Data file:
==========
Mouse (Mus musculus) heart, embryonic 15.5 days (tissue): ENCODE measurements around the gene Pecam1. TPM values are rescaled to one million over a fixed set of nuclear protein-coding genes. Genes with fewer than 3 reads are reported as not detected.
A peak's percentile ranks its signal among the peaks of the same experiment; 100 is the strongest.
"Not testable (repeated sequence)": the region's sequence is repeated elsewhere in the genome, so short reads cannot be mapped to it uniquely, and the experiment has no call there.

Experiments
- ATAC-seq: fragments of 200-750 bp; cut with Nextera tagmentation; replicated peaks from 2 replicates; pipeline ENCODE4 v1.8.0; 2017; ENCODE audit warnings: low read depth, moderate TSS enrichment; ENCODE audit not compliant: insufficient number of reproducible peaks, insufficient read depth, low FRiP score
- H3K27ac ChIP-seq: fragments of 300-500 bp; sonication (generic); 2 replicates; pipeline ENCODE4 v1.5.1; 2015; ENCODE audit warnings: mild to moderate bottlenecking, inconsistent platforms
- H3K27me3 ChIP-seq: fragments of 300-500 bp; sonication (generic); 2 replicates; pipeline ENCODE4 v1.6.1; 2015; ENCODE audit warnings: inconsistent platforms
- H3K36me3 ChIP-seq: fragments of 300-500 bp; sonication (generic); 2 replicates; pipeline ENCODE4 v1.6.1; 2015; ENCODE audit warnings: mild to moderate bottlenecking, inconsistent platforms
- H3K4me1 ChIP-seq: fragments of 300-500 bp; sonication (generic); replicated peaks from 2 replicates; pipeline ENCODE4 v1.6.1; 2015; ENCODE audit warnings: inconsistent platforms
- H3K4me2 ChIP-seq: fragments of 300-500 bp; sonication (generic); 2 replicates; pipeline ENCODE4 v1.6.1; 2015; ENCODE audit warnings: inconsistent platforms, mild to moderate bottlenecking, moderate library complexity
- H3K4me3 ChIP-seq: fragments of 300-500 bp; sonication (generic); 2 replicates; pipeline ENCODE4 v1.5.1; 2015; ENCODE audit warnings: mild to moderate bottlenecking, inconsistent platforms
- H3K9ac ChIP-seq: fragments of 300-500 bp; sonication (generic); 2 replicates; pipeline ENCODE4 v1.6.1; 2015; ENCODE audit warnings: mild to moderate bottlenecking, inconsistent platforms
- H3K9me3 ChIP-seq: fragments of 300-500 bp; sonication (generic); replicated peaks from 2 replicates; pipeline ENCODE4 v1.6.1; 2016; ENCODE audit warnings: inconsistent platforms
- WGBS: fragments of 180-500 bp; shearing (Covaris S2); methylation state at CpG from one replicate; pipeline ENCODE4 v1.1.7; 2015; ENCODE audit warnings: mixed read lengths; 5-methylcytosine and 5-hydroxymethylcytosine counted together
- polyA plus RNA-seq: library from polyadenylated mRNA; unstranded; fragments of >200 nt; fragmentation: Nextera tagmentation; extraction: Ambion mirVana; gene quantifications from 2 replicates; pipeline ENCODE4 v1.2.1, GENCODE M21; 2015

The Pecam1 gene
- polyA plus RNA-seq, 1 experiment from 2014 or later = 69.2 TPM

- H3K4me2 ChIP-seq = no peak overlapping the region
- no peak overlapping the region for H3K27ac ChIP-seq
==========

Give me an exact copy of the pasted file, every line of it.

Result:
Mouse (Mus musculus) heart, embryonic 15.5 days (tissue): ENCODE measurements around the gene Pecam1. TPM values are rescaled to one million over a fixed set of nuclear protein-coding genes. Genes with fewer than 3 reads are reported as not detected.
A peak's percentile ranks its signal among the peaks of the same experiment; 100 is the strongest.
"Not testable (repeated sequence)": the region's sequence is repeated elsewhere in the genome, so short reads cannot be mapped to it uniquely, and the experiment has no call there.

Experiments
- ATAC-seq: fragments of 200-750 bp; cut with Nextera tagmentation; replicated peaks from 2 replicates; pipeline ENCODE4 v1.8.0; 2017; ENCODE audit warnings: low read depth, moderate TSS enrichment; ENCODE audit not compliant: insufficient number of reproducible peaks, insufficient read depth, low FRiP score
- H3K27ac ChIP-seq: fragments of 300-500 bp; sonication (generic); 2 replicates; pipeline ENCODE4 v1.5.1; 2015; ENCODE audit warnings: mild to moderate bottlenecking, inconsistent platforms
- H3K27me3 ChIP-seq: fragments of 300-500 bp; sonication (generic); 2 replicates; pipeline ENCODE4 v1.6.1; 2015; ENCODE audit warnings: inconsistent platforms
- H3K36me3 ChIP-seq: fragments of 300-500 bp; sonication (generic); 2 replicates; pipeline ENCODE4 v1.6.1; 2015; ENCODE audit warnings: mild to moderate bottlenecking, inconsistent platforms
- H3K4me1 ChIP-seq: fragments of 300-500 bp; sonication (generic); replicated peaks from 2 replicates; pipeline ENCODE4 v1.6.1; 2015; ENCODE audit warnings: inconsistent platforms
- H3K4me2 ChIP-seq: fragments of 300-500 bp; sonication (generic); 2 replicates; pipeline ENCODE4 v1.6.1; 2015; ENCODE audit warnings: inconsistent platforms, mild to moderate bottlenecking, moderate library complexity
- H3K4me3 ChIP-seq: fragments of 300-500 bp; sonication (generic); 2 replicates; pipeline ENCODE4 v1.5.1; 2015; ENCODE audit warnings: mild to moderate bottlenecking, inconsistent platforms
- H3K9ac ChIP-seq: fragments of 300-500 bp; sonication (generic); 2 replicates; pipeline ENCODE4 v1.6.1; 2015; ENCODE audit warnings: mild to moderate bottlenecking, inconsistent platforms
- H3K9me3 ChIP-seq: fragments of 300-500 bp; sonication (generic); replicated peaks from 2 replicates; pipeline ENCODE4 v1.6.1; 2016; ENCODE audit warnings: inconsistent platforms
- WGBS: fragments of 180-500 bp; shearing (Covaris S2); methylation state at CpG from one replicate; pipeline ENCODE4 v1.1.7; 2015; ENCODE audit warnings: mixed read lengths; 5-methylcytosine and 5-hydroxymethylcytosine counted together
- polyA plus RNA-seq: library from polyadenylated mRNA; unstranded; fragments of >200 nt; fragmentation: Nextera tagmentation; extraction: Ambion mirVana; gene quantifications from 2 replicates; pipeline ENCODE4 v1.2.1, GENCODE M21; 2015

The Pecam1 gene
- polyA plus RNA-seq, 1 experiment from 2014 or later = 69.2 TPM

- H3K4me2 ChIP-seq = no peak overlapping the region
- no peak overlapping the region for H3K27ac ChIP-seq